The Gdansk workers put forward their famous “21 demands”. The first demand was for free trade unions, the second for the right to strike.
The regime conceded every point except the fourth — the freeing of political prisoners. Anna Walentynowicz explains the significance:
“Surely [point 4] was the most important point! If we don’t defend political prisoners today, then tomorrow our agreements will be worthless for we are all political… we refused to agree.
“We turned to our community, to the crowd in the hall, to the people occupying the shipyard, to the people standing outside the gates. They told us… all 21 demands had to be met…
“Finally [Jagielski, the government’s negotiator] said by tomorrow at noon all the people on our list would be freed.”
By the end of September 1980, a national organisation called Solidarnosc had been formed. Ten million people had joined in six weeks — a figure so enormous that many Western commentators refused to believe it. Solidarnosc was a hybrid organisation — trade union movement and workers’ political organisation combined.
As the working class moved it gave other oppressed sections of society confidence to raise their own demands. Small independent farmers demanded their own free trade union. Lodz University students sat-in in support of their own independent student union, NZS.
Prisoners in Warsaw jails began their own protests demanding “as much food as the police dogs”.
And hundreds of thousands of working-class members of the three million-strong PUWP joined Solidarnosc; even some police officers began to demand their own right to join free trade unions.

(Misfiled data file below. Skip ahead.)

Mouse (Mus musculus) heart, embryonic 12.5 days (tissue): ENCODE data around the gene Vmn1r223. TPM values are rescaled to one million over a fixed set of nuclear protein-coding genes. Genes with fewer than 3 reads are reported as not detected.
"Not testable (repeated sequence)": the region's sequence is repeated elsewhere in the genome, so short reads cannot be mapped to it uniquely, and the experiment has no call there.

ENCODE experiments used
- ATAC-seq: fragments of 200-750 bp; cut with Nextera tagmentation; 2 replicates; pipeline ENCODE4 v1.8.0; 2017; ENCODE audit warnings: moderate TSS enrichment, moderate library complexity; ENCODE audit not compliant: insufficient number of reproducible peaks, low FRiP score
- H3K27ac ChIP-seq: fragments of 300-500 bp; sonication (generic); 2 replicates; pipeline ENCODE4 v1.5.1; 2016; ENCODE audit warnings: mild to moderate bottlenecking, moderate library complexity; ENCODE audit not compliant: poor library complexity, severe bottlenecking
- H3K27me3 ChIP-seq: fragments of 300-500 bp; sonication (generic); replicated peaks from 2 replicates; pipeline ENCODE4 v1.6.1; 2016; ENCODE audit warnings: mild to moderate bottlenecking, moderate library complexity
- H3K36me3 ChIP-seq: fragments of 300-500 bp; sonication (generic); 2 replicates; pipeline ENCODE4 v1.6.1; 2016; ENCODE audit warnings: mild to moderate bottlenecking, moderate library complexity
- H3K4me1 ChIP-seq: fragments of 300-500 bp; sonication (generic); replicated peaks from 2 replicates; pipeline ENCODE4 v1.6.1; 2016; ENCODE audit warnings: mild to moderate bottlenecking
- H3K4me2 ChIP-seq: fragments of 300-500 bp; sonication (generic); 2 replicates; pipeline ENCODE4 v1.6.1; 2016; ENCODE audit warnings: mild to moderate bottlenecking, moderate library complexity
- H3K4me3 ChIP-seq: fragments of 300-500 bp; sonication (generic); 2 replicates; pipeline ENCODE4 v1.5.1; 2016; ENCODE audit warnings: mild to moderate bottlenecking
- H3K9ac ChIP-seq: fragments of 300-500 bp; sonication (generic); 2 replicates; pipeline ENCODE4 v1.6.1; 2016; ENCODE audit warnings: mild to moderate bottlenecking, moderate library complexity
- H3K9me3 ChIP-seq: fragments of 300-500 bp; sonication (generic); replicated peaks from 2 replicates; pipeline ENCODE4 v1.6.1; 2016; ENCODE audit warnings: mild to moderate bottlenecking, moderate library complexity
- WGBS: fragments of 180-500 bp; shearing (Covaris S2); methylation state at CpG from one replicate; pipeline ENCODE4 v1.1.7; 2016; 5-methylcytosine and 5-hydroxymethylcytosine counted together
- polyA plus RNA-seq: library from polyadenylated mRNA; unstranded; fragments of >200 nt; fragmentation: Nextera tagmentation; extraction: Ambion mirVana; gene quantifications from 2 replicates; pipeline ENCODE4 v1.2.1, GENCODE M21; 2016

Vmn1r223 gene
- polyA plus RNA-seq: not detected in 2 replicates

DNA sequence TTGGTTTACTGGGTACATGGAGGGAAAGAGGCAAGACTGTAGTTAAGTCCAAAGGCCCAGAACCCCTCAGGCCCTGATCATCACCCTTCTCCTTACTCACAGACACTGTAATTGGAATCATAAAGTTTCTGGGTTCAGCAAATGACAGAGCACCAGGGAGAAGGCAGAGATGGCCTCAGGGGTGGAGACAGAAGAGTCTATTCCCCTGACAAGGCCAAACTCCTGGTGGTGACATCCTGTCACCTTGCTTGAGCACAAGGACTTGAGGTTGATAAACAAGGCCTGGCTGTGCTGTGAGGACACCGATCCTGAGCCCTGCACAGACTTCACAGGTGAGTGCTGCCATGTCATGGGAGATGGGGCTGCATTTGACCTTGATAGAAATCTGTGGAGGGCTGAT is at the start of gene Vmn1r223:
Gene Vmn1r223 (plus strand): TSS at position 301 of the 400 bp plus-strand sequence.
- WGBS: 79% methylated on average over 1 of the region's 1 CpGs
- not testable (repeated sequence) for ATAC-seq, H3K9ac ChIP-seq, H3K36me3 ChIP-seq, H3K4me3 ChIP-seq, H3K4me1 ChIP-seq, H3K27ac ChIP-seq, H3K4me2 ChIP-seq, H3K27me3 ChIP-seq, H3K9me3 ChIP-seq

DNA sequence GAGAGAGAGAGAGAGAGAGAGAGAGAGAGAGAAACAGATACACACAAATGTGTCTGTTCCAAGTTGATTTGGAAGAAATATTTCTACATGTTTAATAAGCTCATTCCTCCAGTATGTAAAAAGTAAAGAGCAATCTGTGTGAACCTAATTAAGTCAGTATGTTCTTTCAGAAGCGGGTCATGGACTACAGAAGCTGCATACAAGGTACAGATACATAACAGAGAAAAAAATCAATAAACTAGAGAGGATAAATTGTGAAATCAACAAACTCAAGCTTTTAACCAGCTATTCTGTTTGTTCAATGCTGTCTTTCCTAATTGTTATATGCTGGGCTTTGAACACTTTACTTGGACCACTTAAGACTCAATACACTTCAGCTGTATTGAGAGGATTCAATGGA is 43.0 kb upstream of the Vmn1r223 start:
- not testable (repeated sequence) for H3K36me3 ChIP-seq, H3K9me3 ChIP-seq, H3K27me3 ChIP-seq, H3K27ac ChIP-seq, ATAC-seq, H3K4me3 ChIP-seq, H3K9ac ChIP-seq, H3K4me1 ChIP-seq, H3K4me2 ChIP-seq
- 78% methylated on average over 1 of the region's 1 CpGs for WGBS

The regime began to tests its power against Solidarnosc. On 19 March 1981, 200 armed police systematically beat up 27 Solidarnosc members who had been occupying offices in Bydgoszcz in support of the recognition of Rural Solidarnosc. The next day half a million workers struck in protest and a Solidarnosc conference discussed an all-out general strike.
The regime backed off, as key Solidarnosc leader Lech Walesa, under pressure from the Catholic church, called the strike off. But from this point on the Stalinist military would be preparing the crackdown which eventually came in December. A left-wing began to form inside Solidarnosc as Walesa increasingly used his position to obstruct strike action and rein in workers’ struggle. The left fought to extend workers’ control.
One of the main reasons for the caution and vacillation of the Solidarnosc leaders was the perceived threat of a Russian invasion. The USSR had invaded Hungary in 1956 to put down the workers’ uprising, and crushed Czechoslovakia in 1968. Like the other “communist” countries of Eastern Europe, Poland was dominated by its Russian imperialist neighbour.
Thus developed the idea of a “self-limiting revolution”, the idea that Solidarnosc must stop short of challenging the rule of the PUWP and so avoid provoking a Russian invasion. The Russian threat was real, but double edged — two centuries of Poland’s national oppression had created a powerful national consciousness which could, if the working class had seized power, have rallied the whole nation behind it in the struggle for independence.
The “dual power” which existed in Poland could not last forever. Either the workers would develop the confidence to take power or the “socialist” bureaucrats would prepare to crush them. As KOR leader Jacek Kuron put it: “Part of society could turn to the idea of a strong government as a ray of hope… They think a strong movement with the army as part can save the country.”
What was lacking in Poland was an organised party of socialists that could have acted as a pole of attraction to militants opposed to the Solidarnosc leadership’s conciliatory policy, and fought to win the whole organisation to a struggle for revolution against Poland’s bureaucratic state and social system. The 16 month stand-off between the workers and the bureaucracy ended on 13 December 1981, when General Jaruzelski lead a military coup.